• Use the garbage disposal sparingly. Instead, compost food waste. Kitchen sink disposals require lots of water to operate properly.
      • Don't rinse containers for recycling – if you turn it over and no food falls out, it’s ready for the recycle bin. 

    Dont Rinse Recyclables

    •  Food & Drink
      • Select the proper pan size for cooking. Large pans may require more cooking water than necessary. 
      • Cook food in as little water as possible. This also helps to retain more nutrients.
      • Don’t defrost frozen foods with running water; place frozen items in the refrigerator overnight or defrost them in the microwave.
      • Keep a pitcher of tap water in the refrigerator instead of running tap water to cool it for drinking.
      • If you accidentally drop ice cubes, don't throw them in the sink. Drop them in a houseplant instead.

          Lose Your Lawn Insert

Outdoor Water Use

For many homes, 50% or more of daily water use is used for lawns and outdoor landscaping. Below are some tips to reduce your outdoor water usage.

  • Current State Regulations:
    • Use an auto-shutoff spray nozzle on your garden hose. 
    • Water no more than two non-consecutive days per week 
    • Water only before 9 am or after 6 pm 
    • No watering allowed within 48 hours of measurable rainfall 
    • No washing of driveways and sidewalks; except as needed for health and safety. Sweep instead.
    • Use only hoses with shutoff nozzles to wash vehicles. 
    • Turn off fountains or decorative water features unless the water is recirculated. 
    • Prevent runoff in gutters, patios, walkways, driveways or streets while watering.

       Lose Your Lawn

  • Plant drought tolerant plants
    • Replace turf with groundcover, trees, and drought tolerant or native shrubs. View sample water-wise landscapes and specific plants in this interactive picture gallery to generate ideas for your own low water use landscape design. Visit Canopy's online Tree Library to pick drought resistant trees before planting. Canopy also provides watering instructions, tree care guides, and more. 
  • Use mulch to help the soil retain moisture, stifle weeds and beautify your garden.  
    • Find mulch here.
  • Buy compost or make your own.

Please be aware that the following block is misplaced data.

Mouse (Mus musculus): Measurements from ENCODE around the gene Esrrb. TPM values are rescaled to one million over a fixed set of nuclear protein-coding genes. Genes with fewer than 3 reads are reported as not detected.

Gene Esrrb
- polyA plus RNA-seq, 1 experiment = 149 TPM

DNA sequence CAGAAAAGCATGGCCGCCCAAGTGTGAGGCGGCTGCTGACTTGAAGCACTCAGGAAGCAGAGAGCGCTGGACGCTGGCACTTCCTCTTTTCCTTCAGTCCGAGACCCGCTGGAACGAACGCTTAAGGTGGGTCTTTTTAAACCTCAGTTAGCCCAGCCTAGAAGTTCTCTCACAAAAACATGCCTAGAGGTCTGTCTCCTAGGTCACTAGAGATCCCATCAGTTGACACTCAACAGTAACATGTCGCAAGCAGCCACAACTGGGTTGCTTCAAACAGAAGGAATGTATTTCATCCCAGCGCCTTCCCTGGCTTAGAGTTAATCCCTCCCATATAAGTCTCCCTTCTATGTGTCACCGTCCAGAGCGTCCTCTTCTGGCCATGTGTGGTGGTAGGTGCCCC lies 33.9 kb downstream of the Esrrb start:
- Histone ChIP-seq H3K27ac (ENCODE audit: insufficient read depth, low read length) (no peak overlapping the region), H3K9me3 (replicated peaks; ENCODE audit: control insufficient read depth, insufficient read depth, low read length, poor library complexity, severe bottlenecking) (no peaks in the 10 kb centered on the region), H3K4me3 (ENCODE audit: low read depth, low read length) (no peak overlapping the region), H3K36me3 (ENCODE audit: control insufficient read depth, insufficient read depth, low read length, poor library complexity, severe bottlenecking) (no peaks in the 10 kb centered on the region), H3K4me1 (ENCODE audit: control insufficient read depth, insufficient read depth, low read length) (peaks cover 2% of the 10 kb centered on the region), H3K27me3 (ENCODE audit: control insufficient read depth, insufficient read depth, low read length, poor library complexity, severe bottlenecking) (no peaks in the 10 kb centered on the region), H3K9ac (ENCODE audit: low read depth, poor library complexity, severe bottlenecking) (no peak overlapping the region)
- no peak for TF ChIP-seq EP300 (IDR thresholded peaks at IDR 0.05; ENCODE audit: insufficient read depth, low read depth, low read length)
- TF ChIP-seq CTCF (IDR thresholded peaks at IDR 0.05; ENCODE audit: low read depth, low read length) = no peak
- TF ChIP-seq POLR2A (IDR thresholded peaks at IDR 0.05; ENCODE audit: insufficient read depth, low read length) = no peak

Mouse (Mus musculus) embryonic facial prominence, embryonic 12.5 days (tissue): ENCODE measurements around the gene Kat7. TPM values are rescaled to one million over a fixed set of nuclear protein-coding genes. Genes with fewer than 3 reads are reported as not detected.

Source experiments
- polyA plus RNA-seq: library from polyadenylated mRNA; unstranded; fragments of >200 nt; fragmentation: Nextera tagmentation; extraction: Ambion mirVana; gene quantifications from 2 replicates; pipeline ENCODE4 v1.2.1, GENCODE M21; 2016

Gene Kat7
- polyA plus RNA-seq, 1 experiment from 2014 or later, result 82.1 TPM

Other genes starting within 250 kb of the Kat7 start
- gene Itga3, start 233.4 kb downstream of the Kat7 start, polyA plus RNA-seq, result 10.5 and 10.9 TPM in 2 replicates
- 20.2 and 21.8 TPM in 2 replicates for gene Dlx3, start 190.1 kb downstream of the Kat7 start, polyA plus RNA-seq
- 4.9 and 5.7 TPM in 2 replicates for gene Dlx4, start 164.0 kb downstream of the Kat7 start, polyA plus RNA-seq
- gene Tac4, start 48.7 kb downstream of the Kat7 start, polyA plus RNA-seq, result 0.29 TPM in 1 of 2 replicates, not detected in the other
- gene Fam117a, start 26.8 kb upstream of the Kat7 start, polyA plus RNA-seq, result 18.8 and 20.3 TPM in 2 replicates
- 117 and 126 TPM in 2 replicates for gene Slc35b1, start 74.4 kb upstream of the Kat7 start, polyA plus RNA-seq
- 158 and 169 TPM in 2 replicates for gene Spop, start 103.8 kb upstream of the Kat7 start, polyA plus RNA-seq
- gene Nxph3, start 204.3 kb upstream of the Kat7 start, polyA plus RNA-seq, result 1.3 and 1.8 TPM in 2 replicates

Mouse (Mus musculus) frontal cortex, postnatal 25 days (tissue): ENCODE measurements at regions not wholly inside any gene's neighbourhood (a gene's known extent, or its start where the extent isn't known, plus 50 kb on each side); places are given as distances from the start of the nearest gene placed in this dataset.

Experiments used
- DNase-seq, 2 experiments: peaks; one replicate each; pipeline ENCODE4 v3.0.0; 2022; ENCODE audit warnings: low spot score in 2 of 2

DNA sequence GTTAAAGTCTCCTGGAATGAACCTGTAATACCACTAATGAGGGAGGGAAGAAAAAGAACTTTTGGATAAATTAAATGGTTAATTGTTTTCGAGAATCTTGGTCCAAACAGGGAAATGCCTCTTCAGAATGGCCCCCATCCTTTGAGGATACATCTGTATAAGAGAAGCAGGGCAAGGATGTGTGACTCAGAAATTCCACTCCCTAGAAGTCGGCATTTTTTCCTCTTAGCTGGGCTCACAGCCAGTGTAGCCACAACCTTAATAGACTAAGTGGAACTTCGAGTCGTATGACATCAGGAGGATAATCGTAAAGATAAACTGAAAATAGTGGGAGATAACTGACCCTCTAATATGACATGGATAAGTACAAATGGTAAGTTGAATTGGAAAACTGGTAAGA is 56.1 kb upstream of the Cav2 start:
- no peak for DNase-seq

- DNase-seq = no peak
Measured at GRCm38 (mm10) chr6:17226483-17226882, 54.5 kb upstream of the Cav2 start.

• Apply as little fertilizer as possible. If you have to use fertilizer, make sure it stays on the landscape. After applying it, carefully water to make sure the fertilizer soaks on, so there is NO runoff. Use less toxic products. More information is available at ourwaterourworld.org.
  • Whenever possible, place plants with similar water needs close together (this is called hydro zoning). 
  • Irrigate Smart 
    • Use recycled water when available.
    • If you irrigate, choose a water-efficient system. Change spray sprinklers to low-flow bubbler or drip systems. Shrubs and trees are ideal candidates for this type of irrigation because the water is applied directly to the root zones.
    • Invest in a weather-based irrigation controller—or a smart controller. These devices will automatically adjust the watering time and frequency based on soil moisture, rain, wind, and evaporation and transpiration rates. Check with your local water agency to see if there is a rebate available for the purchase of a smart controller. Make sure to get a model with high-efficiency nozzles, a dedicated landscape meter, flow sensors and hydrometers
    • Check your irrigation controller once a month, and adjust as necessary. Most plants require only one-third as much water in winter as they do in summer. To find out how much water your plants need, visit the Landscape Watering Calculator.
    • Check the soil moisture level before watering.
    • Did you know you can report a broken sprinkler head? If you see a broken sprinkler head (on public or private property), please submit a message to EBMUD.
  • Washing Cars and Driveways 
    • Wash your car at a commercial car wash - they recycle the wash water.
    • If you must wash your car at home, drive your car onto a lawn to wash it. Rinse water can help water the grass. Don’t run the hose while washing your car. Use a bucket of water and a quick hose rinse at the end.
    • California drought regulations require the use of an auto-shutoff spray nozzle on your garden hose.
    • Use a broom instead of a hose to clean driveways, sidewalks and patio

Additional Resources